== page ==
Finding The Perfectly Imperfect Church

I sat there waiting for the Executive Pastor to show up. He was twenty-five minutes late. I had been asked to interview for the newly created Campus Pastor position at this well known and highly effective Orange County megachurch.

The lobby was bustling and the waiting easy. There were plenty flat-screens on the walls pumping out the latest worship gigs, a Keurig station offering dark bold Sumatran, free wifi, leather couches and interior decor that coagulated the best of surf hipster, New York chic and rustic farm house. Stunning. Unfortunately, the few people hustling by did not seem to notice.

As I sat there in opulent comfort, my mind flashed back to a church meeting I had attended in Thailand a decade earlier. The coffee was instant, the floor seating hard and the only decor a faded picture of a brown eyed Jesus hanging on the cross. The spirit of peace in that place was tangible. It was as if no one was trying. I mean that in the best of lights.

The executive pastor arrived with lavish apologies for his tardiness. A radio interview had gone long. He was likable, focused and obviously loved Jesus. Under his arm was a copy of Fast Company magazine. He told me to wait another five minutes and that his assistant would come out and collect me for the meeting. I was offered another coffee. For me, the interview had already ended. I knew we were headed to the same destination, but on different paths.

If there is one thing I have learned in twenty-plus years of leading in churches is that you can buy church. Check that. You can buy or create a church experience for your community that will offer them the temptation to think that this church has it all together. It’s also a great growth strategy, as it allows people to check the box of being part of something that is effective and meaningful.

As a pastor of a small local church and having just come out of 10 years ministering in a mega church setting, I feel the pressure to create a “Fast Church”, one with all the modern bells and whistles, singing the latest anthems and offering clean efficient systems to organize people around legitimate spiritual causes.

The problem that I face, is that if I went after that, it would not be long before I was the wizard behind the curtain offering up an illusion of spiritual perfection that would not only be soul killing for me, but also for those I lead.

It’s one thing to talk about messy churches and lives from the pulpit, but it’s quite another to actually allow that messiness to be part of your church staff, volunteer base or even organizational systems.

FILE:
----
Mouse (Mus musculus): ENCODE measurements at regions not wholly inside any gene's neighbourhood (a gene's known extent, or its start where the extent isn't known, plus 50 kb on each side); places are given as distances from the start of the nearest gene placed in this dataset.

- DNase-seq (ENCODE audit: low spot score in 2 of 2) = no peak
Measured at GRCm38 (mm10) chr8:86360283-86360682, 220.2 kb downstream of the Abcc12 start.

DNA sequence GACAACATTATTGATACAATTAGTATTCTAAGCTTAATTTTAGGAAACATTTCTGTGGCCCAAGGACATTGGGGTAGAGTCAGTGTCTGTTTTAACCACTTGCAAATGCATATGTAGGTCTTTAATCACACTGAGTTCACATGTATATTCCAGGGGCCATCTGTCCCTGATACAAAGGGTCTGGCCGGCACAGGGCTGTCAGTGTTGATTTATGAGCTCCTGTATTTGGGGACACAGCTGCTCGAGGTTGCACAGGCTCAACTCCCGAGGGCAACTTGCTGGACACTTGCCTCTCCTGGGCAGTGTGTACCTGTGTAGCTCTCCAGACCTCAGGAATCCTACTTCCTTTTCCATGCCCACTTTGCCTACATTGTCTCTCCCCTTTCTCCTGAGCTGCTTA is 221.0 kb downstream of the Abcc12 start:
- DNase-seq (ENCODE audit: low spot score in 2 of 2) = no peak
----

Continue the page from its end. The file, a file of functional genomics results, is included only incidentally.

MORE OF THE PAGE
What I often see are churches that preach and sing about brokenness and authenticity, but then go out and try to create a church image and culture that presents modern ideals of perfectionism. Here is what I mean. Would you allow a seriously obese person  to be your door greeters? Can we allow someone to stay on staff who is not reaching their targets and goals for one reason or another believing that sometimes God cares more about your staff as individuals then what they can produce. Can someone be on the worship team that occasionally sings flat and do heads roll if the sound or PowerPoint is not run with Spielberg perfection?

I believe that when we present authenticity and imperfection from the stage but don’t allow that to play itself out in the ebb and flow of our church matrix’s and social systems, we are actually creating a culture that never let’s people truly be free. In fact it heaps unseen heavy burdens on their heads.

No, I am not advocating a sloppy church. Being an A Type control junkie, it pains me to be patient as God grows those I lead. I see every perceived misstep, off note and occasional unedited promotional piece. The thing is that deep down, my desire to present the perfect church has more to do with how I want people to perceive me then trying to offer them a savior who brought a casual perfection, but never demanded it in return.

The Blessing of Contentment

Phil. 4:12 I know what it is to be in need, and I know what it is to have plenty. I have learned the secret of being content in any and every situation, whether well fed or hungry, whether living in plenty or in want.
I have come to expect getting the best parking spot in the lot. I don’t pray for them, they just appear. Out of nowhere they materialize, and there I am with another premier spot. If Jesus would quit giving me parking spots it would be a lot easier not to expect them, but there it was again today as I pulled into Rubio’s during the storm of the century. I was content, at least for the moment.
The secret of contentment is expecting nothing more than Jesus. When we are satisfied with knowing Christ, we can be satisfied in all situations. Jesus is either everything or nothing. There is no middle ground. The pure Christian life equals Jesus plus nothing. Most agree to this when it comes to sin and our fleshly desires, but what about in the arena of blessings? What about all the good things we want God to lavish on us – like parking spots, spouses and the new iPhone 4? The things we feel entitled to as a follower of Christ?
While I want blessing in the temporal, blessing beyond knowing Jesus is always icing on the proverbial cake. To be sure, God takes great pleasure in blessing his children in the temporal. He regularly messes with my personal theology by giving me parking spots. I don’t remember the last time I had to look for a stall to park. It is almost like God is saying, “Hey, don’t forget that I love taking care of my son.”
What I want to steer clear from is feeling this type of blessing is a foregone conclusion to knowing God. This is the essence of the prosperity gospel: We are due a certain amount of worldly blessings because we are children of God. I personally prefer to stand with those who have preached Jesus as crucified, risen, coming again. This is all I need, and all I need to know. Do I want that parking spot, Yes! But, my hope is to have a faith survives devoid of temporal blessing. Am I the type of believer that is content when these things don’t materialize?